The Earl of Lauderdale

My Lords, is the noble Baroness aware that the Pneumoconiosis etc. (Workers' Compensation) Act 1979 was one of the first Acts of the incoming Conservative Government?

Baroness Hayman

My Lords, I did not look in my briefing to see which political party introduced that particular Act. It was very important because it introduced no-fault compensation for a group of workers who needed it.

Lord Davies of Coity

My Lords, can my noble friend advise the House about the Government's current stance in relation to vibrating white finger, which is an injury that is experienced by a good number of miners as a result of the drilling that they have had to carry out in deep mines?

Baroness Hayman

My Lords, I understand that that disease is being considered as part of the industrial injuries list. I shall take further advice on that matter and write to my noble friend.

Lord Ezra

My Lords, does the Minister agree that over the years since the war enormous strides have been made in fighting pneumoconiosis; and that the levels of new incidents have been dramatically reduced? With regard to the intervention of the noble Lord, Lord Hardy, does the noble Baroness also agree that we lead the world in the technology for dealing with pneumoconiosis? Is full advantage being taken of that in technological exports?

Baroness Hayman

My Lords, the noble Lord is right to point out the progress that has been made. Prior to the 1975 regulations, the prevalence of ILO Category 2 simple pneumoconiosis and higher in the 55 to 59 year-old age group representing those who had worked in the industry for 35 years exceeded 4 per cent. By 1993 the level had fallen to 0.025 per cent. in that age group; so there is considerable progress. There are opportunities because of the technological expertise that exists. I am sure that those are transferable to other countries' coal industries.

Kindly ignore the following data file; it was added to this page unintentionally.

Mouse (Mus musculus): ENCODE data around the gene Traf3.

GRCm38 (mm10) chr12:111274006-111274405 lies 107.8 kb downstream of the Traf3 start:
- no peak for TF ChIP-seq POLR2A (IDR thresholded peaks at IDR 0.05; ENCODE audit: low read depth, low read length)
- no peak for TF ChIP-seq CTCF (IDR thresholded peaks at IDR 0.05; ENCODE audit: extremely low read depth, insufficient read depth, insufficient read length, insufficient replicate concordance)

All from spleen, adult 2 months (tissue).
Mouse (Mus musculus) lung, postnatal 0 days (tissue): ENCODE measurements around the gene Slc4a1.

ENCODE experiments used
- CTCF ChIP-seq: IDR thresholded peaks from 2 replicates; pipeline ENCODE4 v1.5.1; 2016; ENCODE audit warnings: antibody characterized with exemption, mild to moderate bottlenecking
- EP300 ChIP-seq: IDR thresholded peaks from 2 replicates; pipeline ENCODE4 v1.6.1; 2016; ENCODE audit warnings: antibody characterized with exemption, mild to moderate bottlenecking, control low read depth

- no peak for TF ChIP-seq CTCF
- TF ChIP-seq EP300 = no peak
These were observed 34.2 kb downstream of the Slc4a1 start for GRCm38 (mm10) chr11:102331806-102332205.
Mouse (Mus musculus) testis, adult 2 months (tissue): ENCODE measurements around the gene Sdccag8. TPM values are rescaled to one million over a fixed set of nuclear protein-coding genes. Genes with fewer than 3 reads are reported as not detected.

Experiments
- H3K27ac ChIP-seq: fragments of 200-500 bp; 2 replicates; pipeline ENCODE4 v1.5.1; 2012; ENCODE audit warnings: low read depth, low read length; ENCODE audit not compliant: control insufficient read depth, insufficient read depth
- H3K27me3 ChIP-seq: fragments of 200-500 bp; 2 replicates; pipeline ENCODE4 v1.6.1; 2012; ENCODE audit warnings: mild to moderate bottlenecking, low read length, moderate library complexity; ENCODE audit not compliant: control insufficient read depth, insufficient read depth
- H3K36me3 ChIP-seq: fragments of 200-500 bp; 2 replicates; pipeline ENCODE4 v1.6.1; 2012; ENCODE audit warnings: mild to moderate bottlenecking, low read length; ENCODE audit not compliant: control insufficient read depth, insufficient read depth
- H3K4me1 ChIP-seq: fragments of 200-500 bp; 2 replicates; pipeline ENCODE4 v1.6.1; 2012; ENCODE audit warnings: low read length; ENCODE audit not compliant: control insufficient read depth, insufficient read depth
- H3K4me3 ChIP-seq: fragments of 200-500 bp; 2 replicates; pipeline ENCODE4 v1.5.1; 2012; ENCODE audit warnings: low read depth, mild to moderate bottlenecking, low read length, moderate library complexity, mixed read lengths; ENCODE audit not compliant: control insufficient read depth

Lord McColl of Dulwich

My Lords, as coal mining is bad for the health of the workers, why do the Government continue to give subsidies to increase or encourage coal mining?

Baroness Hayman

My Lords, on 25th June the Government published a clear consultation document on their review of energy and the different factors to be taken into account when looking at the sources of energy on which this country should depend. The period of consultation will end on 20th July. It would be wrong to speculate on the outcome of that process before we have had a chance to consider the representations made—including, I am sure, the representation that the noble Lord has just made, if he wishes to make it.

Lord Renton

My Lords, is the Minister aware that pneumoconiosis has been caused mainly by miners who shot-fire with explosives when cutting new galleries underground having failed to observe the regulation that they must not fire a further shot until dust has settled? When they failed to do so, they sometimes died. Will those regulations be enforced in future?

Baroness Hayman

My Lords, I do not wish to debate with the noble Lord about who was at fault here. There were clear indications that the prevalence of dust in mines was a factor that caused pneumoconiosis. The responsibility rests with the operating organisations to ensure that workers operate in safe conditions. The review will consider whether the 1975 regulations, which have made such a vast improvement, need any further tightening up.